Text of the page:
Allowing physician-assisted suicide (PAS) would be a grave mistake for four reasons, as explained in a Heritage Foundation Backgrounder, “Always Care, Never Kill.” First, it would endanger the weak and vulnerable. Second, it would corrupt the practice of medicine and the doctor–patient relationship. Third, it would compromise the family and intergenerational commitments. And fourth, it would betray human dignity and equality before the law. Instead of helping people to kill themselves, we should offer them appropriate medical care and human presence.
This Issue Brief focuses on how PAS threatens the weak and marginalized. It explores who is most likely to be coaxed into PAS and how PAS has led to voluntary—and even involuntary—euthanasia in Europe. This lethal logic has even been extended to children and the non-terminally ill disabled.
Physician-Assisted Suicide Threatens the Weak and Marginalized
Physician-assisted suicide will most threaten the weak and marginalized because of the cultural pressures and economic incentives that will drive it. The New York State Task Force on Life and the Law, established by Governor Mario Cuomo (D), explained in its report:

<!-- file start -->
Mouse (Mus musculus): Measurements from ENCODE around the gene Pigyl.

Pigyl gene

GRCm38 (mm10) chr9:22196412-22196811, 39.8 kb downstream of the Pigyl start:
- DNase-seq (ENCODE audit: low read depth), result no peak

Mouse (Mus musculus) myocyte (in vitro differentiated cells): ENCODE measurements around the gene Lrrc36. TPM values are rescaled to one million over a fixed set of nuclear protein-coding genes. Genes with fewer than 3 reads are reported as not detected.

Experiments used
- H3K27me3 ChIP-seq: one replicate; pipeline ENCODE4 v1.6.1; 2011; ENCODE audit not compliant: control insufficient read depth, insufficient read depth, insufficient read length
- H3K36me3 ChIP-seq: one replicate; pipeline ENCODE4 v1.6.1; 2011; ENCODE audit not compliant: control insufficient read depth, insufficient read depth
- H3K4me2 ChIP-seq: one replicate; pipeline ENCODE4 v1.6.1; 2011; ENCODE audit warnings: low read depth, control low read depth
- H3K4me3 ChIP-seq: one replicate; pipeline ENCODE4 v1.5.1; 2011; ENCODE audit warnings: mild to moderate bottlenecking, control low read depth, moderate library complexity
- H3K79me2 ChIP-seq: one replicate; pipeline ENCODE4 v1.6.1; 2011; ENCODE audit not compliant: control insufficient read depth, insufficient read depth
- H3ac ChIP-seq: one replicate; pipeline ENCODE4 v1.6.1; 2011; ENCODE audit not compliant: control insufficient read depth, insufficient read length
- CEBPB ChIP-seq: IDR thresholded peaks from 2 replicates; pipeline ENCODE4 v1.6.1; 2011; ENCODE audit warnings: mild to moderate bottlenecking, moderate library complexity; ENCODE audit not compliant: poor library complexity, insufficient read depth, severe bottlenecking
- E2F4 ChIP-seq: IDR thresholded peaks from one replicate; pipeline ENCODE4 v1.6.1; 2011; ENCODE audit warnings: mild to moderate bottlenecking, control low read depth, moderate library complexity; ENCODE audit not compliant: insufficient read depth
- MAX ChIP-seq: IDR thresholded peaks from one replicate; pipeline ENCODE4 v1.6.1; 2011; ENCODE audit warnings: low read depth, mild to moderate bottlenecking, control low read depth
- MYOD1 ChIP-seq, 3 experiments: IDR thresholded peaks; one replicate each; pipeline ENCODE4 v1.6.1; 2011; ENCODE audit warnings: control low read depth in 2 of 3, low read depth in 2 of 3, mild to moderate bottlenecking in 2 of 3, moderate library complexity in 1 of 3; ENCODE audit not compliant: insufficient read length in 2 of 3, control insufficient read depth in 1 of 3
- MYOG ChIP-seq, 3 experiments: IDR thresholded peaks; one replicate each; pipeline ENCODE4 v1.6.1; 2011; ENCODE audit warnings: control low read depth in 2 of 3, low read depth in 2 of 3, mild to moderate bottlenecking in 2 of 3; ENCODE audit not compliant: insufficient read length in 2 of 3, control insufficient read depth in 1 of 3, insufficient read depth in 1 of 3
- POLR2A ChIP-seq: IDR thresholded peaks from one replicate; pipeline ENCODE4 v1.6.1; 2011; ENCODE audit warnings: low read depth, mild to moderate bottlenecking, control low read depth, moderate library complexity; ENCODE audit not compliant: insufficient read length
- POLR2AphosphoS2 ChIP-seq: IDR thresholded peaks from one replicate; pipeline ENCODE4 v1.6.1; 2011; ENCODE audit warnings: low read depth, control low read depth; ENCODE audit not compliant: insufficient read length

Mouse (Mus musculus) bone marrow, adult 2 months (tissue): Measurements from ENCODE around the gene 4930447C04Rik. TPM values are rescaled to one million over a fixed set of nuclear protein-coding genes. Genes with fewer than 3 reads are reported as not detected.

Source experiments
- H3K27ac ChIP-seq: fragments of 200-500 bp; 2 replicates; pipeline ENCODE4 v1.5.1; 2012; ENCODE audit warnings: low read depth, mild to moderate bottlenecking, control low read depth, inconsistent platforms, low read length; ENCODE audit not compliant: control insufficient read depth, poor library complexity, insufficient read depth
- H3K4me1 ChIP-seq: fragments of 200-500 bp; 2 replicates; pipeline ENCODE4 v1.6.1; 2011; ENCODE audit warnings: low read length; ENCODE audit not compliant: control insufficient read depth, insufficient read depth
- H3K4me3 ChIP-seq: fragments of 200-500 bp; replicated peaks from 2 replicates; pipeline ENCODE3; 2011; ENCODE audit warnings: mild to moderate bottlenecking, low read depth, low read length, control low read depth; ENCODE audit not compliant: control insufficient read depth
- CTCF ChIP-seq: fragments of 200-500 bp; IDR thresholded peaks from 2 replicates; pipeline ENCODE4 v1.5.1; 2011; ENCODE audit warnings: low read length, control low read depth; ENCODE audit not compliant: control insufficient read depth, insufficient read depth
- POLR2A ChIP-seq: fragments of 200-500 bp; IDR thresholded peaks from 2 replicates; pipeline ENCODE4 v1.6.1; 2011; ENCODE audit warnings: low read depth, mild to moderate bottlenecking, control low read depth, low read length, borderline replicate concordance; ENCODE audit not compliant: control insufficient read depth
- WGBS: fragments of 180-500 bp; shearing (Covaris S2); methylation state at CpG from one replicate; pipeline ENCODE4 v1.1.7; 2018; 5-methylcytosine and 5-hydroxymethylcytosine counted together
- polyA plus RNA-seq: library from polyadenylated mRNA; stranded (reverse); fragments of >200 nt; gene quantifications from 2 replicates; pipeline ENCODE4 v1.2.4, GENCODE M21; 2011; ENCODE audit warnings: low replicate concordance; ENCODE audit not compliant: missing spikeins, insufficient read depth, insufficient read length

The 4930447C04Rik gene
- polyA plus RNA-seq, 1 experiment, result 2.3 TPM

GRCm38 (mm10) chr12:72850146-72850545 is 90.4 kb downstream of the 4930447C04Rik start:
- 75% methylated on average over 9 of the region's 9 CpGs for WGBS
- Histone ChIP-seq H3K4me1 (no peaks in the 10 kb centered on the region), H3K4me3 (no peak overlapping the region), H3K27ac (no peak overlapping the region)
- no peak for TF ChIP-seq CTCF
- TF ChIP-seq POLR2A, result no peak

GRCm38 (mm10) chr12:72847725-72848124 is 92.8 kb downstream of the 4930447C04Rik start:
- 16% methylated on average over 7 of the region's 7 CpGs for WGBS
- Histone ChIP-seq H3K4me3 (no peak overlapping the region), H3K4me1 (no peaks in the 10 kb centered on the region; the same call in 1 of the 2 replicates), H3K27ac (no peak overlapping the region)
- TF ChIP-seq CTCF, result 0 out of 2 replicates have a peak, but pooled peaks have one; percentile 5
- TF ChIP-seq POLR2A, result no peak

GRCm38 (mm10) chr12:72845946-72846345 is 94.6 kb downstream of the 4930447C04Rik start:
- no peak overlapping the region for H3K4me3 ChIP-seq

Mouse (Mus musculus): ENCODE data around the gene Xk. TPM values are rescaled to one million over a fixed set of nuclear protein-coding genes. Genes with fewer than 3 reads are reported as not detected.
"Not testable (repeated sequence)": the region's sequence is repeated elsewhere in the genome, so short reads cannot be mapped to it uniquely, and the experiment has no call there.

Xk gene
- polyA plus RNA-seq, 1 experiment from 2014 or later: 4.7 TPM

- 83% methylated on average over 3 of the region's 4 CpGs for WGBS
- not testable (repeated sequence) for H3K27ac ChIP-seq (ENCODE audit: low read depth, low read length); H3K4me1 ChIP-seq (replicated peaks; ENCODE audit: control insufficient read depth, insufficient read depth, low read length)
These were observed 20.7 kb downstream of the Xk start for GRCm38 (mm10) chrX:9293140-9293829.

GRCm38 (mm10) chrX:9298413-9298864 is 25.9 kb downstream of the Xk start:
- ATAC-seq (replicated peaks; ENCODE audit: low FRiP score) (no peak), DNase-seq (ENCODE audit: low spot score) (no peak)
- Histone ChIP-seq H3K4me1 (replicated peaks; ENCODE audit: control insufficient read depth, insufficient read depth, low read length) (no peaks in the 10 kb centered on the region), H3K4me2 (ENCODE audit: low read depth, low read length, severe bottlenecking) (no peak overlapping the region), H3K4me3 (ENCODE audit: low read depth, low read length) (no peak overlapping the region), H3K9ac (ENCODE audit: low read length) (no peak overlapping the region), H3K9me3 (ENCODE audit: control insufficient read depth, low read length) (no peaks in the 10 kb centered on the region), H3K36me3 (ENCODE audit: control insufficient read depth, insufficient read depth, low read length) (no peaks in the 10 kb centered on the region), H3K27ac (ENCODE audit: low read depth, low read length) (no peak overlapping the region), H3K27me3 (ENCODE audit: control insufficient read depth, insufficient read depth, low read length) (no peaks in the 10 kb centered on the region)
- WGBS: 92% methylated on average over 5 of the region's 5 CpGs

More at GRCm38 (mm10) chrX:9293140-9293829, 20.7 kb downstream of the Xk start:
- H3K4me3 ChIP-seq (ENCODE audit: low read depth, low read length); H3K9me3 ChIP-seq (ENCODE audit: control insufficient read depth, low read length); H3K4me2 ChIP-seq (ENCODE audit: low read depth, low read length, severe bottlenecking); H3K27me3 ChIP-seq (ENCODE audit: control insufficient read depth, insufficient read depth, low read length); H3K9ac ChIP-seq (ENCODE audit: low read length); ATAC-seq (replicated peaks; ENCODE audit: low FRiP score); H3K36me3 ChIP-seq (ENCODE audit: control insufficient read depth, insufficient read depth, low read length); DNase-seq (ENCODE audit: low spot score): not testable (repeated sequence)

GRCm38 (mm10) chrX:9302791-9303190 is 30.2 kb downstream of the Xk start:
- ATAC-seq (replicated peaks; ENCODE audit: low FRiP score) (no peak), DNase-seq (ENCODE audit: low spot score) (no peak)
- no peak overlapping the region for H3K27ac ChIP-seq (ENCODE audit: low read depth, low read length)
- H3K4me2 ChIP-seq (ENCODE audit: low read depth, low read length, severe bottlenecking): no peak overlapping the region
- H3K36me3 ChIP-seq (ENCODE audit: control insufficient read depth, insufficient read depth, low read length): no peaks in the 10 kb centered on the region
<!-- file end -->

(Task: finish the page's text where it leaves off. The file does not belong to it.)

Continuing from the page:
The Task Force members unanimously concluded that legalizing assisted suicide and euthanasia would pose profound risks to many patients.…
…The practices will pose the greatest risks to those who are poor, elderly, members of a minority group, or without access to good medical care.…
…The clinical safeguards that have been proposed to prevent abuse and errors would not be realized in many cases.
The people most likely to be assisted by a physician in their suicide are suffering not simply from terminal illness, but also from depression, mental illness, loneliness, and despair. “Researchers have found hopelessness, which is strongly correlated with depression, to be the factor that most significantly predicts the wish for death,” write Dr. Herbert Hendin and Dr. Kathleen Foley. As Dr. Hendin reports:
Mental illness raises the suicide risk even more than physical illness. Nearly 95 percent of those who kill themselves have been shown to have a diagnosable psychiatric illness in the months preceding suicide. The majority suffer from depression that can be treated. This is particularly true of those over fifty, who are more prone than younger victims to take their lives during the type of acute depressive episode that responds most effectively to treatment.